Western Markets and Regionalization: Why Should We Care?
The transmission system for the Western 1/3 of the United States is divided up into over thirty different electrical fiefdoms known as balancing areas. Each one controls planning, ensures reliability and coordinates operations for their own small area. California is the exception to this rule, as it has developed a state-wide "regional grid." In addition to cost inefficiencies related to the lack of coordination across the smaller regions, a new problem has emerged. California's abundance of carbon-free and zero fuel-cost solar, along with wind in Wyoming and other states, is getting curtailed or "dumped" because there is over supply within their regions or balancing area. At the same time, customers in surrounding states are losing out on the bill savings that could come with access to these cheap resources. What's a state to do?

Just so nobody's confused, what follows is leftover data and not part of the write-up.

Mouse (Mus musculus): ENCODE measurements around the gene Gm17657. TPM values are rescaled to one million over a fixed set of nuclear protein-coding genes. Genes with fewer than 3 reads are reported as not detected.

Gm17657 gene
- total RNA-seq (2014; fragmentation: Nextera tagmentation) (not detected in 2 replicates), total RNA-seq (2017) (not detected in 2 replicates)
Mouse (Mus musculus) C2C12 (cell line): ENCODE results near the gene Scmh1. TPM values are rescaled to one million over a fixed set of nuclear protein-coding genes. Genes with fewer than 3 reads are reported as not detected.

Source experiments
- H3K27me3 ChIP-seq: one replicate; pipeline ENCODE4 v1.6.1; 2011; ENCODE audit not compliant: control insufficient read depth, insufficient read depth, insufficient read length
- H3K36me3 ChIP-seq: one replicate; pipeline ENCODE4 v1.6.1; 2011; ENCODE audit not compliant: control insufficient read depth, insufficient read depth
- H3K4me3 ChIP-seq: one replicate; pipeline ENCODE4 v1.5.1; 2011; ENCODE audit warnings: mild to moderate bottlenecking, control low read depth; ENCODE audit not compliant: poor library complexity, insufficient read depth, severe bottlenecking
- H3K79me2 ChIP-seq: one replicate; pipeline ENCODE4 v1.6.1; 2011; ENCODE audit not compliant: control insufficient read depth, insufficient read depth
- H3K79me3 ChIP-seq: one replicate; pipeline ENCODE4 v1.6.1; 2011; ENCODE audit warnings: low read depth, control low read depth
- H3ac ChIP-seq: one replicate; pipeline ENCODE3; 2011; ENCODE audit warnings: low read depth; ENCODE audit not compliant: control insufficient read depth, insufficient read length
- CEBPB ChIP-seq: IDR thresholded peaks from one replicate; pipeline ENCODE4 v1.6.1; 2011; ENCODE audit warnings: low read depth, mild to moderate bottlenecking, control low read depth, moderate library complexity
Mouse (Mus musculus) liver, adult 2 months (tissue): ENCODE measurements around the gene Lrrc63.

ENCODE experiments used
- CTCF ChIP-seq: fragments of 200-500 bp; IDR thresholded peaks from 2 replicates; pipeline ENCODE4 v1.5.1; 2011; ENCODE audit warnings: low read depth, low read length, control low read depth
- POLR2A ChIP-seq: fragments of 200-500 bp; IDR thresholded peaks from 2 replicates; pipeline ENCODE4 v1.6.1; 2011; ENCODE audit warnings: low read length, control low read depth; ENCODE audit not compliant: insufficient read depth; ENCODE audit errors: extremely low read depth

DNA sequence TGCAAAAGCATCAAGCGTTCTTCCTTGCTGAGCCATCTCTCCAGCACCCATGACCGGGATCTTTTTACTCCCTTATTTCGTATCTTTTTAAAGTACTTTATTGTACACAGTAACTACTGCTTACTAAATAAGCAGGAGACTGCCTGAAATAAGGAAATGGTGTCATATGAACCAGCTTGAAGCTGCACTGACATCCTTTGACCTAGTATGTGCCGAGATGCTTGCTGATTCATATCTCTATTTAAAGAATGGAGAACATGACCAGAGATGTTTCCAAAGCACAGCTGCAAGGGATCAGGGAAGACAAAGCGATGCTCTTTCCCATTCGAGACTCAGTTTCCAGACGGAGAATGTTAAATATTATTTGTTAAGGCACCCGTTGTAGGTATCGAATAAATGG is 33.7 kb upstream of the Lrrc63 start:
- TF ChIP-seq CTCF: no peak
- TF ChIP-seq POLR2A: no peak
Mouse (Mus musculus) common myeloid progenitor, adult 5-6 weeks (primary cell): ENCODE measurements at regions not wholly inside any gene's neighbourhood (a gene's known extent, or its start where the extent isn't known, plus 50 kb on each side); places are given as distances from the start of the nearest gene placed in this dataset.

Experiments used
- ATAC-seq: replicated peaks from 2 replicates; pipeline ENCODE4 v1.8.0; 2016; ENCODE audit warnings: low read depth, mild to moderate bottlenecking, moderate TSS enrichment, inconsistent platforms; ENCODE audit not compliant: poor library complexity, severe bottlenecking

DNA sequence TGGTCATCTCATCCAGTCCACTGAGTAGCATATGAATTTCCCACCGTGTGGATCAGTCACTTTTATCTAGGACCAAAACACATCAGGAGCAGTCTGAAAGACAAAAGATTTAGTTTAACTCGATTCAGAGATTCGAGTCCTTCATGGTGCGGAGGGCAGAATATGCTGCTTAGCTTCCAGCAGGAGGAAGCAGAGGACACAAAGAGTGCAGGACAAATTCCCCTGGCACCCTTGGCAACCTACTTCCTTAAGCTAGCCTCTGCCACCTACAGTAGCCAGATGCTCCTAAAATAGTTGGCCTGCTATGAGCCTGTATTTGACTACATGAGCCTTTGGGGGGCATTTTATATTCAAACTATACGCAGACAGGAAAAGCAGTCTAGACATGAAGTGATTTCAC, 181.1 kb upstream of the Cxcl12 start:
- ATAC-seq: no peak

On what will be the first of several conversations on the issue of western market development, renewables integration, and coal power plant retirement, Jennifer Gardner from Western Resource Advocates joins to discuss the potential for utilities in the West to join regional grid operators. Specifically, she considers the California Independent System Operator and the Southwest Power Pool.
(And once again, next week will start a new era in audio sound production, so stay tuned!)
From this episode:
More on the duck curve:
Regulatory Assistance Project, Teaching the Duck to Fly